Issa Rae: Hollywood is lazy to find different voices after BLM

“We were told there was no audience,” Rae said of the first start. “Hearing that felt like a slap in the face.”

Issa Rae is calling out to the film and television industry.

“I’ve realized there’s a laziness in the industry,” the Emmy winner told Vulture. “After George Floyd, I got so many emails from people who meant well but said, ‘Hey, I want to do better. Can you name some of the people you’ve worked with that you can recommend?’ And I said, ‘Bitch, go find her like I did! I found them! do the work! Watch her shorts!’”

The multi-hyphenated showrunner landed a five-year, $40 million deal with WarnerMedia last year, but Rae pondered the many obstacles when she started.

“In college I tried to get into the industry. I had a writing partner and we submitted scripts to Sundance. We became semifinalists,” said Rae. “We met all these executives in LA to try to sell a movie. And during that time we were told that there was no audience for the work we wanted to bring to screen. I thought, ‘Yeah, damn it! I know the audience! I know people and I wanted to see that.’”

The “Rap Sh!t” creator said, “It felt like a slap in the face to hear that knowing it wasn’t true as we were starving at the time.”

Rae began creating web series in 2007 with the “intent to get on TV, to get attention” and to get viewership credentials. “Even then, I was still getting the same thing trying to sell those TV shows,” Rae said of her web shows. “On ‘The Dorm Diaries,’ they said, ‘College shows don’t really work.’ With Fly Guys Present the “F” Word, it was a music-heavy show — there were rappers doing comedy — they said, “You gotta pick a track!” And I was like, ‘But ‘Flight of the Conchords’ exists! You don’t like her?’ And with Awkward Black Girl, I was like, “These other two shows were commercial. They had an urban version of ‘Flight of the Conchords,’ and they don’t want that.”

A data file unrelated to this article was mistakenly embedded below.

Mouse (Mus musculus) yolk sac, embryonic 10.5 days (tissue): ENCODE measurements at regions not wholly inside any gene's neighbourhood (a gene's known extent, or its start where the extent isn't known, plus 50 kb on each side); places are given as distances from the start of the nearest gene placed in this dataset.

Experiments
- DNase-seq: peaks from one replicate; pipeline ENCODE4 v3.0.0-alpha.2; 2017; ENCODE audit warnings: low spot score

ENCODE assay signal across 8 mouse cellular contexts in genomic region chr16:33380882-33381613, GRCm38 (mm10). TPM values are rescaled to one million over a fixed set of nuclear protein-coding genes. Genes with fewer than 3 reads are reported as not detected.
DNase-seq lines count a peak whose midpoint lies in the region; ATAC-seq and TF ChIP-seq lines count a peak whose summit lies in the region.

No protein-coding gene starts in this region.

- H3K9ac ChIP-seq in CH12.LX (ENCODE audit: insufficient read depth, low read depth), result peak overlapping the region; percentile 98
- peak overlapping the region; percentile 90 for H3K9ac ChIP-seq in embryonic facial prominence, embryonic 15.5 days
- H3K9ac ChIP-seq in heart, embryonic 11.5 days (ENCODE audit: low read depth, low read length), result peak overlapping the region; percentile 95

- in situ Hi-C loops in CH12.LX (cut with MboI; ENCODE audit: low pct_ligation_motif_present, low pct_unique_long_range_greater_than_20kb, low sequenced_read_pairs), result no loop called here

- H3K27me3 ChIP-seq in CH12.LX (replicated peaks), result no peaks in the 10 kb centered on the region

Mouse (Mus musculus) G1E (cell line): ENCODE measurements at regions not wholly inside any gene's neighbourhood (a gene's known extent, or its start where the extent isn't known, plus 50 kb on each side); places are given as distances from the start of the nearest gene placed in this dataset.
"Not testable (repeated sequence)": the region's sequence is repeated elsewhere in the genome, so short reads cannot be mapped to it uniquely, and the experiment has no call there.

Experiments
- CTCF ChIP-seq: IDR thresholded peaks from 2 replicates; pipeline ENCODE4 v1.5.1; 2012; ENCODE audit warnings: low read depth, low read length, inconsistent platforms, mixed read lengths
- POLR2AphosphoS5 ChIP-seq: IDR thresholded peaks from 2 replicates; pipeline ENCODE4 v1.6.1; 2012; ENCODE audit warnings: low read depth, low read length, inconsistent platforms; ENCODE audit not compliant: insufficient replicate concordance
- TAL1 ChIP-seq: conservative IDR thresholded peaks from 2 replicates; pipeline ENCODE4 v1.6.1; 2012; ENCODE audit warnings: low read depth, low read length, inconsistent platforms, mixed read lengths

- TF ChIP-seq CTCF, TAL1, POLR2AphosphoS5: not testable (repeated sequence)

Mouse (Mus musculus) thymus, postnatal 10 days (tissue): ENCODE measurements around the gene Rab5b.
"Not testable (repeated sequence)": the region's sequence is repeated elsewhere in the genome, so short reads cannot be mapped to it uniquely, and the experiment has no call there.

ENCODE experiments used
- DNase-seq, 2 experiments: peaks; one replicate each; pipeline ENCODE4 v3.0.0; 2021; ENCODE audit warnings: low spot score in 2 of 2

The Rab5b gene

Now, with the “Insecure” creator-star reigning in the industry, Rae faces the assumption that when she’s “in a position of power…” it’s easier for you to take risks. And while that may be true, Rae clarified that she “takes chances with people from the start because I want to win and find people, and there’s something reassuring about knowing that people are just as hungry as you are.” ”

Part of that hunger also stems from Rae’s quest to prove there’s an audience for her work. As the TV landscape continues to change, ratings are becoming increasingly elusive for streamers.

“When I think about the different phases of television, the 90s are the ones I know the most. It was fueled by ratings, but at least the creators had a measure of how well their show was doing,” Rae said. “Well, I guess the data down the line doesn’t belong to you. It’s hoarded. Are reviews important or not? Do reviews matter now? Can I access it? Am I writing to him?”

Rae added, “There’s a lot of confusion about how well the creators are doing across the board. That’s why it comes as a surprise to creators that their shows are canceled or their shows are taken off the air because they don’t have the information. ”

Luckily, Rae remains true to himself: “I produce what I want to see on TV. I produce what interests me. I produce for creators who I think are talented.”

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Lindsay Lowe

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